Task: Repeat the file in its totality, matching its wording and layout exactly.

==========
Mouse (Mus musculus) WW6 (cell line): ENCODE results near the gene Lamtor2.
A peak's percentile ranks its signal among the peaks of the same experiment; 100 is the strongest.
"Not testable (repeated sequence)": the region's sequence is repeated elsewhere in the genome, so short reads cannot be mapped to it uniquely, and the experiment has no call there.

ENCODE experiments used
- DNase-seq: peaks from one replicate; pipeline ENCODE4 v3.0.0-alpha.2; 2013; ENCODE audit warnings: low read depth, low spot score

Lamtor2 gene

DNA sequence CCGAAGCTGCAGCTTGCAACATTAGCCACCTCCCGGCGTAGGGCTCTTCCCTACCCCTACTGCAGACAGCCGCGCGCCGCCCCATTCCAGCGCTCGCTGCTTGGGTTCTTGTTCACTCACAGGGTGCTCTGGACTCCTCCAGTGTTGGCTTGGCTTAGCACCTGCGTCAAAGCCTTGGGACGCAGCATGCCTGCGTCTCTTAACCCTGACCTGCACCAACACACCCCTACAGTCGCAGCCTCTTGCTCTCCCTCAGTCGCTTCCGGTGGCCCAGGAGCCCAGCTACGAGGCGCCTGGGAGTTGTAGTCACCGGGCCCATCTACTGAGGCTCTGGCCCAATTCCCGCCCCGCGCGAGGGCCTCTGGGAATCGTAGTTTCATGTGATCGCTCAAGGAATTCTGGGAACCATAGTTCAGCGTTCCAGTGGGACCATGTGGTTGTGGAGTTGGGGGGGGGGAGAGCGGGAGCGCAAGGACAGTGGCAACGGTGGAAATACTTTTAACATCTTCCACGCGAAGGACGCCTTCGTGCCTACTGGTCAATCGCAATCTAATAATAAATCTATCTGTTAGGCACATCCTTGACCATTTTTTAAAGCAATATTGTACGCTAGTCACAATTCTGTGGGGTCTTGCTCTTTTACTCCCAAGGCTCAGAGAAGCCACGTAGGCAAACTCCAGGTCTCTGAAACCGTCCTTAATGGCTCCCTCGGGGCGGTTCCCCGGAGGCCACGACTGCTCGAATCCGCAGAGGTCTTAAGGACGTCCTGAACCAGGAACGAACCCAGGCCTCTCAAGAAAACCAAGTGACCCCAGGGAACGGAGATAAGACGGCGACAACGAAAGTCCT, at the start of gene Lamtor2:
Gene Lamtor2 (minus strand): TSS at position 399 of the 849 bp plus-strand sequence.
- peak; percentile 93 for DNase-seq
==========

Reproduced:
Mouse (Mus musculus) WW6 (cell line): ENCODE results near the gene Lamtor2.
A peak's percentile ranks its signal among the peaks of the same experiment; 100 is the strongest.
"Not testable (repeated sequence)": the region's sequence is repeated elsewhere in the genome, so short reads cannot be mapped to it uniquely, and the experiment has no call there.

ENCODE experiments used
- DNase-seq: peaks from one replicate; pipeline ENCODE4 v3.0.0-alpha.2; 2013; ENCODE audit warnings: low read depth, low spot score

Lamtor2 gene

DNA sequence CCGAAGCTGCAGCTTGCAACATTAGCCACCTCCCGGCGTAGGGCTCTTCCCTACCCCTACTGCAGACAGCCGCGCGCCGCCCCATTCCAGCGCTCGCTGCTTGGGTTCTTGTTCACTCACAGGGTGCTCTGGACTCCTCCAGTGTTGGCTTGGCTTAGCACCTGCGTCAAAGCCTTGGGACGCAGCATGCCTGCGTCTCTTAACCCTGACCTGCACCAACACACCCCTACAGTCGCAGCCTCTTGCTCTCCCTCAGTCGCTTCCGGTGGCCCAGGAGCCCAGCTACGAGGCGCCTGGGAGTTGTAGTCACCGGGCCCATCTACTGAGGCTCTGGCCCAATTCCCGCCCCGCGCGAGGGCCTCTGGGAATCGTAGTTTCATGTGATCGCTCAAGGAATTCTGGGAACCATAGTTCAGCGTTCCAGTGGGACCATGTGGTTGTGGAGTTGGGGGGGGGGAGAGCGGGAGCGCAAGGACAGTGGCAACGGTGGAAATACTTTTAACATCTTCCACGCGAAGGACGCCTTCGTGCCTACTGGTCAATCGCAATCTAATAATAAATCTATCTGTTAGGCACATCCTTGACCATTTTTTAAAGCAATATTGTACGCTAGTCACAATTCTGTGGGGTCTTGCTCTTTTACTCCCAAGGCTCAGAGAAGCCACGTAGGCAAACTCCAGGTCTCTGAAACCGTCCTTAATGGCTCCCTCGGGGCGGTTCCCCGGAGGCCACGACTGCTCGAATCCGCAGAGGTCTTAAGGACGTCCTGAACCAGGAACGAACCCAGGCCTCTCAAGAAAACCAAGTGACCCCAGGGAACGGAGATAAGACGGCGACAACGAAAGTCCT, at the start of gene Lamtor2:
Gene Lamtor2 (minus strand): TSS at position 399 of the 849 bp plus-strand sequence.
- peak; percentile 93 for DNase-seq